Sea turtles' resilience to climate change
- Supervisor: Dr Christophe Eizaguirre
Tropical marine areas represent rich and diverse ecosystems, however the ecological integrity of these systems are of heightening global concern due to increasing anthropogenic impacts (e.g. Halpern et al., 2008). One of the most direct and pervasive threats facing marine ecosystems is the global decline of large marine vertebrates such as sea turtles, due to the important roles these large consumers play in maintaining the structure and functioning of their habitats (e.g. Jackson et al., 2001). World-wide concern over the status of marine populations and ecosystems (Jackson et al., 2001; Halpern et al. 2008) calls for an urgent need for innovative approaches to guide marine conservation efforts.
The complex life cycles of sea turtles are strongly influenced by environmental characteristics such as global temperature, e.g. for sex determination and ocean currents, for long distance migration. Their life history attributes thus renders turtle populations vulnerable to a range of threats at different life stages and notoriously difficult to study/conserve. Whilst a greater understanding of their complex life cycles has been gained through recent developments in the fields of genetics, biotelemetry and oceanography, many gaps still remain.
This PhD dissertation will address some of the major knowledge gaps bridging various disciplines together focusing on sea turtles nesting at the Cape Verde Archipelago:
1 – what are the effects of temperature on sex ratios across space and time? can sea turtle resist effects of climate change?
2 – How do ocean currents shape the distribution of sea turtle globally?
3 – Can we predict the future of turtle population based on previously detected early warning signals?
Our group for Evolutionary and Conservation Genetics is based on the Mile End Campus of Queen Mary University of London. We focus on understanding the maintenance of species’ adaptive potential using laboratory model systems such as the stickleback fish and endangered species such as the loggerhead turtles. For more info visit: http://www.sbcs.qmul.ac.uk/staff/christopheeizaguirre.html
The group is part of the School for Biological and Chemical Sciences. This diverse environment makes it particularly prone to interdisciplinary approach to evolutionary problems.
In addition to the vibrant research environment offered at QMUL, London is an ideal place to study Evolutionary Biology with many organizations around all linked by the Centre for Ecology and Evolution.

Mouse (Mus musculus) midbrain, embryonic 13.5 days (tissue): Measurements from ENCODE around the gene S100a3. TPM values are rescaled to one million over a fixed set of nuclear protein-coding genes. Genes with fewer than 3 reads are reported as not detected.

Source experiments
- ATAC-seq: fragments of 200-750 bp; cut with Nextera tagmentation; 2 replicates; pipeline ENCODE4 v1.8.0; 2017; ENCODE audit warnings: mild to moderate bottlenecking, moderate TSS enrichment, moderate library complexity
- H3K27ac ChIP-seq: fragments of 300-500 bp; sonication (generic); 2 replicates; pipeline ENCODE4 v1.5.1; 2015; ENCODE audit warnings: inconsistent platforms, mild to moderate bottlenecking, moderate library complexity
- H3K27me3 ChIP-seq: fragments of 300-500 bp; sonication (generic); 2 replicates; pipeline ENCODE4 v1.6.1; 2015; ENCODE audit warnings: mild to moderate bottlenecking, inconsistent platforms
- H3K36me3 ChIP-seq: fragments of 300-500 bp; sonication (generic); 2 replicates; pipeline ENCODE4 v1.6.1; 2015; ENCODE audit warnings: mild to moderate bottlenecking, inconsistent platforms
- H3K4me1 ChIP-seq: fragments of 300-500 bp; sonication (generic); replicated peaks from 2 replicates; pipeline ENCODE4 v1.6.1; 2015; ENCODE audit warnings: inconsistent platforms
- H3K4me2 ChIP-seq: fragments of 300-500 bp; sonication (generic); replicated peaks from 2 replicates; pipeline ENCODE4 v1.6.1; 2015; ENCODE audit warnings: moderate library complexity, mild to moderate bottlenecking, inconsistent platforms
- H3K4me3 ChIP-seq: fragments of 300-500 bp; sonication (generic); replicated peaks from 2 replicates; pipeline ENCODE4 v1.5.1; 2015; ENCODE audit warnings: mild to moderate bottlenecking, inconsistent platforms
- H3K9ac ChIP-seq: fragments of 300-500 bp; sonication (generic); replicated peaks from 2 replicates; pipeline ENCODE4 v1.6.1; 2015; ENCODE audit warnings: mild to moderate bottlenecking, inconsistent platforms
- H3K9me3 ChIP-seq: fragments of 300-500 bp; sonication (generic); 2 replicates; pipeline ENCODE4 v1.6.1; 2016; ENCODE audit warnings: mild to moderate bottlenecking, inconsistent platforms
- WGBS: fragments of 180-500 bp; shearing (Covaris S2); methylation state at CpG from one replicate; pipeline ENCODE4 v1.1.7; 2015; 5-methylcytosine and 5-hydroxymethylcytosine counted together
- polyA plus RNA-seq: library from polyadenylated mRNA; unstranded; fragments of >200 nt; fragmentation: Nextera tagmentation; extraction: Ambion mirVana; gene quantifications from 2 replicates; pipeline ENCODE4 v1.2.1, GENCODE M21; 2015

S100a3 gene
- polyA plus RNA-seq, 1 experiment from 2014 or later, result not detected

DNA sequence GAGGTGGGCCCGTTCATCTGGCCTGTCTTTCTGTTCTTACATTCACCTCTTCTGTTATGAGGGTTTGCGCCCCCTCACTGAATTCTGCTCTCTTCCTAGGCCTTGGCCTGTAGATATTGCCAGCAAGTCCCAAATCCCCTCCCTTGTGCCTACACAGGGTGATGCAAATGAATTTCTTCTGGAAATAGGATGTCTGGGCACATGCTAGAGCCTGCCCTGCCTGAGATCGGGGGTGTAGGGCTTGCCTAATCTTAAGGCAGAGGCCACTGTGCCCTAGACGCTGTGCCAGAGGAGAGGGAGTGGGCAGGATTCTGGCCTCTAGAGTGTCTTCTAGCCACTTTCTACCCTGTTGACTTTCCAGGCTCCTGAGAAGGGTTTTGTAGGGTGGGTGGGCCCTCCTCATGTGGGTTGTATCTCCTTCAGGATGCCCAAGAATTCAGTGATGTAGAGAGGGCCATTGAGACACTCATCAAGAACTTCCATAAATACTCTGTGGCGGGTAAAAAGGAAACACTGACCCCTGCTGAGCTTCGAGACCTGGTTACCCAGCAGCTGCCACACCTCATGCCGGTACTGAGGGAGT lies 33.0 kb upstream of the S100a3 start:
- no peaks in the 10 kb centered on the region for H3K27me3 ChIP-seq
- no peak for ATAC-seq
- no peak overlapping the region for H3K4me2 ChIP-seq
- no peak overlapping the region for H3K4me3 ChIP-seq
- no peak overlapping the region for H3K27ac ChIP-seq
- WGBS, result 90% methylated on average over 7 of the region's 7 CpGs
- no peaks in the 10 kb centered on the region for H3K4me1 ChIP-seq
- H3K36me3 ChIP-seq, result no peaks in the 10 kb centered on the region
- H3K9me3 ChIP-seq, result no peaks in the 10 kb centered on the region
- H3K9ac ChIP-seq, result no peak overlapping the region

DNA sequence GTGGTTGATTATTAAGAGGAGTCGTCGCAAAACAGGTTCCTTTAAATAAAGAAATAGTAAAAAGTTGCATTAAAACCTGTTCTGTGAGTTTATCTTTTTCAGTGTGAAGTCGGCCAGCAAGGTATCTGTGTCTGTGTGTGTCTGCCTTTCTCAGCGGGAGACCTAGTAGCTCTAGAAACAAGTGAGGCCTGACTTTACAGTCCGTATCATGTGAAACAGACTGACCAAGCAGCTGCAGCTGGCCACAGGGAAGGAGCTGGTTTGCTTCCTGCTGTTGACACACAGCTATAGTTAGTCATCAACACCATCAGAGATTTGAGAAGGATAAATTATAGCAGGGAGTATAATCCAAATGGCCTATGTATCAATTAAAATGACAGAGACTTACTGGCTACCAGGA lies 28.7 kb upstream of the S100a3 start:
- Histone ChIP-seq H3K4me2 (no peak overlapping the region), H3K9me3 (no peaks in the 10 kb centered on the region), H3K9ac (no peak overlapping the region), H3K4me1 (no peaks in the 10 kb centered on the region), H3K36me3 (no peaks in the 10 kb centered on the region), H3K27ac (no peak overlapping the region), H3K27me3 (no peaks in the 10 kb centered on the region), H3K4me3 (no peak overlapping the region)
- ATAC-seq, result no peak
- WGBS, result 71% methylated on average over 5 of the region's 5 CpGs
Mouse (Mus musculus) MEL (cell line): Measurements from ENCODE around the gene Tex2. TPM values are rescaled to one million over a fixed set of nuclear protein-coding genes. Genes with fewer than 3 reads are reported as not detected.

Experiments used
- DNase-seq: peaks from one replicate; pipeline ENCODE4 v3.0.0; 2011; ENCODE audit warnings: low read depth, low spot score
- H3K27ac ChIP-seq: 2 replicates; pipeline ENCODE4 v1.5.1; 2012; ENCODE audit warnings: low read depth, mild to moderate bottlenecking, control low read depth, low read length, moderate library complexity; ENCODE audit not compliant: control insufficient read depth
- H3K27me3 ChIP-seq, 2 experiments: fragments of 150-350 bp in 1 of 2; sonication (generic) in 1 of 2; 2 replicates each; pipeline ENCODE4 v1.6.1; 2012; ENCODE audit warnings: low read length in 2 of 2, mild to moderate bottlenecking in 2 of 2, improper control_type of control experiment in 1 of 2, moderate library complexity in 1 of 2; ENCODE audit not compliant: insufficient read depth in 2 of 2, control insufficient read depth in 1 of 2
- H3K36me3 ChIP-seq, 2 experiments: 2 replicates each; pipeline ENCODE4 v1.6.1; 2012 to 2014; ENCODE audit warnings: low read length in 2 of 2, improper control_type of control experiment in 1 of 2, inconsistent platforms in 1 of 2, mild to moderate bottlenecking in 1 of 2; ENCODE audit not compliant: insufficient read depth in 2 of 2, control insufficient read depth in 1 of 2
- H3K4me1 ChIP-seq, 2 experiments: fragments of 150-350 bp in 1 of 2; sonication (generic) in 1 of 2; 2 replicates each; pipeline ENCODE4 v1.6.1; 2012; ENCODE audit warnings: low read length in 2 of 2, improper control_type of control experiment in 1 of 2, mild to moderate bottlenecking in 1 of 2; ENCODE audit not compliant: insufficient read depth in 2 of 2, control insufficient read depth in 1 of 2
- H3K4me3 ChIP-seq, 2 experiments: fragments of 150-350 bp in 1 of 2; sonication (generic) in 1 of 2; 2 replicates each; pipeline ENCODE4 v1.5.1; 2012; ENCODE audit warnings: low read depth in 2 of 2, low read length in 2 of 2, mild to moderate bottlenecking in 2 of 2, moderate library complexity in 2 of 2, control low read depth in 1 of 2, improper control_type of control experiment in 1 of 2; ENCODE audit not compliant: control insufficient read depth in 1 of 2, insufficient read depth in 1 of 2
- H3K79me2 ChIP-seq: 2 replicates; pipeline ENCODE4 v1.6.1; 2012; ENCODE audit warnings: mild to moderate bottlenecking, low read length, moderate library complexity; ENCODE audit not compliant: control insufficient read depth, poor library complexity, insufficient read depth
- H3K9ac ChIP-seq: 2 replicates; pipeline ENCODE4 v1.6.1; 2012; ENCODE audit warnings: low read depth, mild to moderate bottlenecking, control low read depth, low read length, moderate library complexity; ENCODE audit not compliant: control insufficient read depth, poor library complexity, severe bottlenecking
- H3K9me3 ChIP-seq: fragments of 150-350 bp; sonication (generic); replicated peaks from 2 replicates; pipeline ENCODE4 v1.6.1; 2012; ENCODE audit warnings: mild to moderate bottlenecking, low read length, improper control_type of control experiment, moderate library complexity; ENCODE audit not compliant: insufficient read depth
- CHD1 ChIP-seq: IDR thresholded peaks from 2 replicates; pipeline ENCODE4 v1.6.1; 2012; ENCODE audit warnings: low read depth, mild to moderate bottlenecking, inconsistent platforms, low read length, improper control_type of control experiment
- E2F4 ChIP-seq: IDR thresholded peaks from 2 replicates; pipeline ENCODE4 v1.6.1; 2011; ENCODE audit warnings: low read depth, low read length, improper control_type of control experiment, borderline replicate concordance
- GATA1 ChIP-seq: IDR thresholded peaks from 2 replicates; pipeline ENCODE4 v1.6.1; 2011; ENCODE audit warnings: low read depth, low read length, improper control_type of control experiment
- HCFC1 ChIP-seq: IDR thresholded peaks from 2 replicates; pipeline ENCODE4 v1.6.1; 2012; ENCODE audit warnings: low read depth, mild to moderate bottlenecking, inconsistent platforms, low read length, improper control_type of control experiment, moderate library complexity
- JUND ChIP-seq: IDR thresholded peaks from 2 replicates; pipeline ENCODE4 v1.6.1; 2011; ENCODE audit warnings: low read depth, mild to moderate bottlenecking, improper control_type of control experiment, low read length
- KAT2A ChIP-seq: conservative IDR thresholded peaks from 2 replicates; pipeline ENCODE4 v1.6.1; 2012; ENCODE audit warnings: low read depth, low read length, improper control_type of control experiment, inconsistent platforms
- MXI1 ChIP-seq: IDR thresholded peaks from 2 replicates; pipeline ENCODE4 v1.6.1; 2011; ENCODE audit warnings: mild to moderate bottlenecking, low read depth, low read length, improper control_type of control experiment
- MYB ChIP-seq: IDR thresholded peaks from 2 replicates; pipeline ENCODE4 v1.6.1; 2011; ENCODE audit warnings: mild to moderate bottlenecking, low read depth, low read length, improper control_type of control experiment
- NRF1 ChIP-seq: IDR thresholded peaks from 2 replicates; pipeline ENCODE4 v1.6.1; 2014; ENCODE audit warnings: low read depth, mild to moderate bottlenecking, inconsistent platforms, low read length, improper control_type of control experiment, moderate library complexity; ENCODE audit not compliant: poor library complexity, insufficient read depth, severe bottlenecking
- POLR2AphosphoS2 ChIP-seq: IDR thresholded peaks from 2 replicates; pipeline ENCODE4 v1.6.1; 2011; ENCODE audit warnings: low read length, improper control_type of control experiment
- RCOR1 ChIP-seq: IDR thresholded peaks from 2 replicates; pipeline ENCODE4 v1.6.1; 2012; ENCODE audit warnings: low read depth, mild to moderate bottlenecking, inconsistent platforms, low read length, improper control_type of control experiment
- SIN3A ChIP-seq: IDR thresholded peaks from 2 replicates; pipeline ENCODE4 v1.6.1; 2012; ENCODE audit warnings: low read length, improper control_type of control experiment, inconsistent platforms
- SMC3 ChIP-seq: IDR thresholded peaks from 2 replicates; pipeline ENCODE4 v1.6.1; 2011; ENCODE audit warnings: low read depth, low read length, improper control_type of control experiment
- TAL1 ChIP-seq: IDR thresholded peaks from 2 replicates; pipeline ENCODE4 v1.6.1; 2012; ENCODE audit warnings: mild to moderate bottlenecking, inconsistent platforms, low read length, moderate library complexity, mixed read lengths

To apply, students should have received a MSc in a relevant field (i.e. evolutionary biology, bioinformatics). We will also consider students who are about to finish their MSc.
Further skills required:
- Strong background in evolutionary biology and eagerness to learn marine biology.
- or bioinformatic background and eagerness to learn evolutionary biology.
Applicants from outside of the UK are required to provide evidence of their English language ability. Please see our entry requirements page for details.
This project is open to applicants intending to apply for external funding (e.g. China Scholarship Council, CONACYT, Commonwealth Scholarships). Please see our Fees and Funding page for details of Queen Mary's international funding partners.
If you intend to apply for China Scholarship Council funding, the deadline to apply to Queen Mary is 12th January 2020.
Please complete an online application form via the following link: https://www.qmul.ac.uk/sbcs/postgraduate/phd-programmes/application-process/
If your application is successful a conditional offer dependant of obtaining external funding will be made and Dr Eizaguirre will support you with in your application for funding.
- Cameron, S.J.K., Baltazar-Soares, M., Stiebens, V.A., Reischig, T., Correia, S.M., Harrod, C., Eizaguirre, C. (2019) Diversity of feeding strategies in loggerhead sea turtles from the Cape Verde archipelago. Marine Biology.
- Scott, R., Biastoch, A., Roder, C., Stiebens, V.A., Eizaguirre, C. (2014) Nano-tags for neonates and ocean mediated swimming behaviours linked to rapid dispersal of hatchling sea turtles. Proceedings of the Royal Society, Serie B.
- Stiebens, V.A, Merino, S.E., Roder, C., Chain, F.J.J., Lee, P.L.M., Eizaguirre, C. (2013). Living on the edge: how philopatry maintains adaptive potential. Proceedings of the Royal Society, Serie B